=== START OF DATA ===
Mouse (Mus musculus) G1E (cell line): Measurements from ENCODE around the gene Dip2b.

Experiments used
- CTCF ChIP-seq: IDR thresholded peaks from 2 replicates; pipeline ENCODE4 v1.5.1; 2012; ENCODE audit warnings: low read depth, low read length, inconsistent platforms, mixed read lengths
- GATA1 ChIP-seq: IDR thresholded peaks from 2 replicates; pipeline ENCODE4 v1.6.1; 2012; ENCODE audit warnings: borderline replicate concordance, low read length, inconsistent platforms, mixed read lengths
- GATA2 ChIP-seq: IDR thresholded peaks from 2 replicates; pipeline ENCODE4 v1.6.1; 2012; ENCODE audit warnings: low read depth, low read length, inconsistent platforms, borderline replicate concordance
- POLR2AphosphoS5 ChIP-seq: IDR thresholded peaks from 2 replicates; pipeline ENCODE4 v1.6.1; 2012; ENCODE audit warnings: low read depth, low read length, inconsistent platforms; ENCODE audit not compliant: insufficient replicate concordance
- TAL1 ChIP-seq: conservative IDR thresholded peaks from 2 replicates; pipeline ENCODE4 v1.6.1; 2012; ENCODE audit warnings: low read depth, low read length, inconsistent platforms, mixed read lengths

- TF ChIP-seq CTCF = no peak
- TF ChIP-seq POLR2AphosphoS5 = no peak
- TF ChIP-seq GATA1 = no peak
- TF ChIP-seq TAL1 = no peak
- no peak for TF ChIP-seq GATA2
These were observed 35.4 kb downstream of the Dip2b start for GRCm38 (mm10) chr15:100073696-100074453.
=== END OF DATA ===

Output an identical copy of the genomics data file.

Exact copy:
Mouse (Mus musculus) G1E (cell line): Measurements from ENCODE around the gene Dip2b.

Experiments used
- CTCF ChIP-seq: IDR thresholded peaks from 2 replicates; pipeline ENCODE4 v1.5.1; 2012; ENCODE audit warnings: low read depth, low read length, inconsistent platforms, mixed read lengths
- GATA1 ChIP-seq: IDR thresholded peaks from 2 replicates; pipeline ENCODE4 v1.6.1; 2012; ENCODE audit warnings: borderline replicate concordance, low read length, inconsistent platforms, mixed read lengths
- GATA2 ChIP-seq: IDR thresholded peaks from 2 replicates; pipeline ENCODE4 v1.6.1; 2012; ENCODE audit warnings: low read depth, low read length, inconsistent platforms, borderline replicate concordance
- POLR2AphosphoS5 ChIP-seq: IDR thresholded peaks from 2 replicates; pipeline ENCODE4 v1.6.1; 2012; ENCODE audit warnings: low read depth, low read length, inconsistent platforms; ENCODE audit not compliant: insufficient replicate concordance
- TAL1 ChIP-seq: conservative IDR thresholded peaks from 2 replicates; pipeline ENCODE4 v1.6.1; 2012; ENCODE audit warnings: low read depth, low read length, inconsistent platforms, mixed read lengths

- TF ChIP-seq CTCF = no peak
- TF ChIP-seq POLR2AphosphoS5 = no peak
- TF ChIP-seq GATA1 = no peak
- TF ChIP-seq TAL1 = no peak
- no peak for TF ChIP-seq GATA2
These were observed 35.4 kb downstream of the Dip2b start for GRCm38 (mm10) chr15:100073696-100074453.